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which was the usual signal from her friendly neigh-
bours to summon her to tea. On this she took
courage, walked firmly to the door of the apartment,
Aung it open, and again beheld the military spectre
of the deceased officer of the Black Watch. He
seemed to stand within a yard of her, and held his
hand stretched out, not in a menacing manner, but
as if to prevent her passing him. This was too
much for human fortitude to endure, and she sunk
down on the floor, with a noise which alarmed her
friends below for her safety. 11:17 Sui!".95
- On their hastening up stairs, and entering Mrs.

nas lodging, they saw nothing extraordinary in the passage, but in the parlour found the lady in strong hysterics." She was recalled to herself with difficulty, but concealed the extraordinary cause of her indisposition. Her friends naturally imputed it to the late unpleasant intelligence from Argyleshire, and remained with her till a late hour, endeavouring to amuse and relieve her mind. The hour of rest, however, arrived, and there was a necessity (which Mrs. - felt an alarming one) that she should go to her solitary apartment. She had scarce set down the light which she held in her hand, and was in the act of composing her mind, ere addressing the Deity for protection during the perils of the night, when, turning her head, the vision she had seen in the passage was standing in the apartmenti On this emergency she summoned up her courage, and addressing him by his name and surname, con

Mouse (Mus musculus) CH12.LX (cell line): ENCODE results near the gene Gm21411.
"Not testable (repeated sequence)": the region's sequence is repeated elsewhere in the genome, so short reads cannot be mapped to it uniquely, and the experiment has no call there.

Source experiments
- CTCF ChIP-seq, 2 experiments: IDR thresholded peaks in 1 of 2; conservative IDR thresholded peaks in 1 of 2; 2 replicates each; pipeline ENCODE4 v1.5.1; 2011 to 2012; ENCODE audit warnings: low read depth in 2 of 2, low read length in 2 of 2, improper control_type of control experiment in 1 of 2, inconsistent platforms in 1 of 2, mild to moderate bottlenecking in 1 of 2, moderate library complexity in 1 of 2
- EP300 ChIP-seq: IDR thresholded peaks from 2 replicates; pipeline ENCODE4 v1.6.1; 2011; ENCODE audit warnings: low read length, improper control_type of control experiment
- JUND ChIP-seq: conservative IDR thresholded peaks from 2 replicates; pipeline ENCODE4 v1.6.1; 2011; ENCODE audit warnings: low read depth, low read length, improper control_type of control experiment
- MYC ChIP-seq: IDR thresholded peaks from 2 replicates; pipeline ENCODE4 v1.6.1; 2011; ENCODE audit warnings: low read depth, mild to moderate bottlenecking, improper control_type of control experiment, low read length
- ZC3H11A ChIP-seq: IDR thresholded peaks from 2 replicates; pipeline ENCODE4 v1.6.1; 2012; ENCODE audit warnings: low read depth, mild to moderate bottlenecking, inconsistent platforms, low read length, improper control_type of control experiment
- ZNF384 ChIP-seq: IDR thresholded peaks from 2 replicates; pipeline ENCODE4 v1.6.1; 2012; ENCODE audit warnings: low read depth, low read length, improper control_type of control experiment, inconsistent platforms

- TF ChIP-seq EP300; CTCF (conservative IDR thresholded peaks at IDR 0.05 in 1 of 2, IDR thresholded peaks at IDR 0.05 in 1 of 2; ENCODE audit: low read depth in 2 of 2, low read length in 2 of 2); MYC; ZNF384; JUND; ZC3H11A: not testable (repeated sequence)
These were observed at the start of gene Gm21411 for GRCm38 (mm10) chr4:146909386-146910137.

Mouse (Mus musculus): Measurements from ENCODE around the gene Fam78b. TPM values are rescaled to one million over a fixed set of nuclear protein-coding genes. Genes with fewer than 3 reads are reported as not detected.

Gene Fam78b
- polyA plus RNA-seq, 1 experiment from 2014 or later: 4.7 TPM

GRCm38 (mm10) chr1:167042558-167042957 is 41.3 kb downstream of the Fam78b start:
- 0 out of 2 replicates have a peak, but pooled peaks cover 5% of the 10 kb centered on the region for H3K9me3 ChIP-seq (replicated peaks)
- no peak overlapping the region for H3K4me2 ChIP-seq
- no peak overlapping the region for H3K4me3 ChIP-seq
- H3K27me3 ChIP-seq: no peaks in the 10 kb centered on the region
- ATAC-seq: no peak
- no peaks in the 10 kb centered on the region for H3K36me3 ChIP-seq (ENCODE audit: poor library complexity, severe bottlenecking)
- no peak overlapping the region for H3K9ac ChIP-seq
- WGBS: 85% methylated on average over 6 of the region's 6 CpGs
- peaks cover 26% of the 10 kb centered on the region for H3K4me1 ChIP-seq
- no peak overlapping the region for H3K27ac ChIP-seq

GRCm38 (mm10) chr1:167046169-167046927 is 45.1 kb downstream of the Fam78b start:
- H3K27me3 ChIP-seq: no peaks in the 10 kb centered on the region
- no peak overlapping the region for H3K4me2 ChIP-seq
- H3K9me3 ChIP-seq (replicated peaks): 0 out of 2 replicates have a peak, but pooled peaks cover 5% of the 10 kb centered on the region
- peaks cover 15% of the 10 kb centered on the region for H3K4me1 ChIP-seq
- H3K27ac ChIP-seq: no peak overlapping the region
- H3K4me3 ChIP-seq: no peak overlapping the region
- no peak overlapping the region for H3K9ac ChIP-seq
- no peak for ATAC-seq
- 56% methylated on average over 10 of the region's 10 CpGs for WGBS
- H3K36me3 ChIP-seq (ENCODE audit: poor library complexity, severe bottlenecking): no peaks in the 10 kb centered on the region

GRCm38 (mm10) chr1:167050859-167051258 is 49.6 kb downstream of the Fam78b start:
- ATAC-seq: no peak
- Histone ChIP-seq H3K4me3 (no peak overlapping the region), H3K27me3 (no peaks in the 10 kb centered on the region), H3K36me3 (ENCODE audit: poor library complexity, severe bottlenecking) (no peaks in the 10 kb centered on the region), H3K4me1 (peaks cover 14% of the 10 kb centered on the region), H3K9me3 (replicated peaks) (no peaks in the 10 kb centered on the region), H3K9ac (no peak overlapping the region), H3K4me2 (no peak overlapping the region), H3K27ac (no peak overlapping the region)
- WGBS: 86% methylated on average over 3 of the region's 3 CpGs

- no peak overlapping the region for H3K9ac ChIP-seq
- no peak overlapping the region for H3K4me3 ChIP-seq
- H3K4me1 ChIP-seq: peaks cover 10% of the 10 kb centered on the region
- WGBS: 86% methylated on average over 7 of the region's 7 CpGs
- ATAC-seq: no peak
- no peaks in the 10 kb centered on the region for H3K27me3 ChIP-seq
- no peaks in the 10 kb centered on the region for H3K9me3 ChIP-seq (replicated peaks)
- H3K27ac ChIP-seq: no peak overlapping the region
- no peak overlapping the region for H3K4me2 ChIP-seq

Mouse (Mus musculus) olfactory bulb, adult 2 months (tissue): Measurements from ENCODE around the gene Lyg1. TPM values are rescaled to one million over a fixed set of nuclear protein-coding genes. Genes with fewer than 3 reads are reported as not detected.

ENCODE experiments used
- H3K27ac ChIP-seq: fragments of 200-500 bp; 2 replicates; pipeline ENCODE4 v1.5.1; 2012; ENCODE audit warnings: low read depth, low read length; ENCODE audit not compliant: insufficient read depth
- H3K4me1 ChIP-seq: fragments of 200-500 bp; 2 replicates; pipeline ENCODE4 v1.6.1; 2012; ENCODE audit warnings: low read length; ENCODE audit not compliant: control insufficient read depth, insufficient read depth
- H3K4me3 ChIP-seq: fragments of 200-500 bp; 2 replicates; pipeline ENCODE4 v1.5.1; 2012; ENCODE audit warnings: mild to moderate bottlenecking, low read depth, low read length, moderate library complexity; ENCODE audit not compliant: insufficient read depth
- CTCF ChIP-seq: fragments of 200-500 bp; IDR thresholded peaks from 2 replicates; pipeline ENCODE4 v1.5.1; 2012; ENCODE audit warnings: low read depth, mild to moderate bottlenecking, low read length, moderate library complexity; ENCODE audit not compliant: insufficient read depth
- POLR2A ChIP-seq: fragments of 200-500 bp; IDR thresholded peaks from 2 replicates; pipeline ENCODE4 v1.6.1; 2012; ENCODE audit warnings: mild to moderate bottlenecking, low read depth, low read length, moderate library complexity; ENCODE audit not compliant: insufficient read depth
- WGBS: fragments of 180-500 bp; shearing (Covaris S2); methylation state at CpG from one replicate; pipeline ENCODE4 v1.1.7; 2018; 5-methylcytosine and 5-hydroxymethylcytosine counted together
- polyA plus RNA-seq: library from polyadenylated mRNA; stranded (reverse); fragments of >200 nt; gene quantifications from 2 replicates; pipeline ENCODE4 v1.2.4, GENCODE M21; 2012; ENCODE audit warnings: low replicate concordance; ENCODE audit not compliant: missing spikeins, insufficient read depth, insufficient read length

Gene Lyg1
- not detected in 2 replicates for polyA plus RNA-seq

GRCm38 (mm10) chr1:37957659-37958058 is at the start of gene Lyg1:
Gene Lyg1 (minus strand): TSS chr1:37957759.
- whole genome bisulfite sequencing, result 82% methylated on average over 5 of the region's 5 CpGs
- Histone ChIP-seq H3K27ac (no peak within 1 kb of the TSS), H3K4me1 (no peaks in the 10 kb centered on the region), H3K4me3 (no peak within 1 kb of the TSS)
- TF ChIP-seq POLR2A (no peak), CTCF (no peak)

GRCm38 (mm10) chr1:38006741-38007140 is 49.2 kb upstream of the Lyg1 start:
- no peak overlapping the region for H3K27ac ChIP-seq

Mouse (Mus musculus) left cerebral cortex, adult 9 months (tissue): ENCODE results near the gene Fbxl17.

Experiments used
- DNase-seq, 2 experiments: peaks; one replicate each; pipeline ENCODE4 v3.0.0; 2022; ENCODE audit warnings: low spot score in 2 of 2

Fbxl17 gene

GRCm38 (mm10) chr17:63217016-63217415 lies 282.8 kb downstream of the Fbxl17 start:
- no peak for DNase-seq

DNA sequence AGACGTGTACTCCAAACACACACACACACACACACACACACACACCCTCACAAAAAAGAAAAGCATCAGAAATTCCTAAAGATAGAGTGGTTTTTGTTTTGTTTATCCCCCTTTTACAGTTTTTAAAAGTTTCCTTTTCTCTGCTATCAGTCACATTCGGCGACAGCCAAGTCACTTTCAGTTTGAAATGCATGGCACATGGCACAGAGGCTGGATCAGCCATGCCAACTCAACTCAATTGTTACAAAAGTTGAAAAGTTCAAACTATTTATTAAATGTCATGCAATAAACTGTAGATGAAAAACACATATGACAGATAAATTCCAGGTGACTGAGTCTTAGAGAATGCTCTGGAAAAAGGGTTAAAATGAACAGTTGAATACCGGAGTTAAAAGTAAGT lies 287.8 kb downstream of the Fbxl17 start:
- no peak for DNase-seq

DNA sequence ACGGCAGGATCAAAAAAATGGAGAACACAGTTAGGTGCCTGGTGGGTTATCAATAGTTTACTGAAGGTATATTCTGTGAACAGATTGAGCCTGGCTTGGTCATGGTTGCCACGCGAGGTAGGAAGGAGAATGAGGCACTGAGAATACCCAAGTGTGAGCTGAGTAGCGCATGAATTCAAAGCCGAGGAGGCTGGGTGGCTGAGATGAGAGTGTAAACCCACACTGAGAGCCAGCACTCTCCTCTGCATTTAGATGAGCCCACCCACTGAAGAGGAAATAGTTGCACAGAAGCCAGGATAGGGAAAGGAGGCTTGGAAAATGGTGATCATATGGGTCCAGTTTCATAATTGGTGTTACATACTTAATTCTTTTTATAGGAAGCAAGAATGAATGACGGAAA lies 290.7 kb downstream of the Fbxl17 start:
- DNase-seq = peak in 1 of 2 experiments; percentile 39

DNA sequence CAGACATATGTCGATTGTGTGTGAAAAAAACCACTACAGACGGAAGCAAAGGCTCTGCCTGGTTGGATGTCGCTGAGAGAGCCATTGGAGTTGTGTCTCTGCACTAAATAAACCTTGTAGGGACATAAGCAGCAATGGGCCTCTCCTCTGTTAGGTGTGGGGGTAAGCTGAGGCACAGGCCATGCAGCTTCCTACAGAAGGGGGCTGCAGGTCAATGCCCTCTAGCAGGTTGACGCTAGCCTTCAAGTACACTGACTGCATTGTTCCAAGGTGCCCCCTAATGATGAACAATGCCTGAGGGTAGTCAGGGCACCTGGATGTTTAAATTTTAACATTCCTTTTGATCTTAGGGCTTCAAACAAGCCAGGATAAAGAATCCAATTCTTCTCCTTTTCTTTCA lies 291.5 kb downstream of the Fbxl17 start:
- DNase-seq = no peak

jured him in the name of Heaven to tell her wherefore he thus haunted her. The apparition instantly answered, with a voice and manner in no respect differing from those proper to him while alivez " Cousin, why did you not speak sooner, my visit is but for your good your grief disturbs me in my grave, and it is by permission of the Father of the fatherless and Husband of the widow, that I come to tell you not to be disheartened by my fate, but to pursue the line which, by my advice, you adopted for your son. He will find a protector more efficient and as kind as I would have been; will rise high in the military profession, and live to close your eyes." With these words, the figure representing Captain Campbell completely vanished. siia

Upon the point of her being decidedly awake and sensible, through her eyes and ears, of the presence and words of this apparition, Mrs. — declared herself perfectly convinced. She said, when minutely questioned by the lady who told me the story, that his general appearance differed in no respect from that which he presented when in full life and health; but that in the last occasion, while she fixed her eyes on the spectre in terror and anxiety, yet with a curiosity which argued her to be somewhat familiarized with his presence, she observed a speck or two of blood upon his breast, rufflezi and band, which he seemed to conceal with his hand when he observed her looking at him. He changed his attitude more than once, but slightly, and without altering his general position. : The fate of the young gentleman in future life seemed to correspond with the prophecy. He ehtered the army, rose to considerable rank, and died in peace and honour, long after he had closed the eyes of the good old lady, who had determined, or at least professed to have determined, his destination in life upon this marvellous suggestioni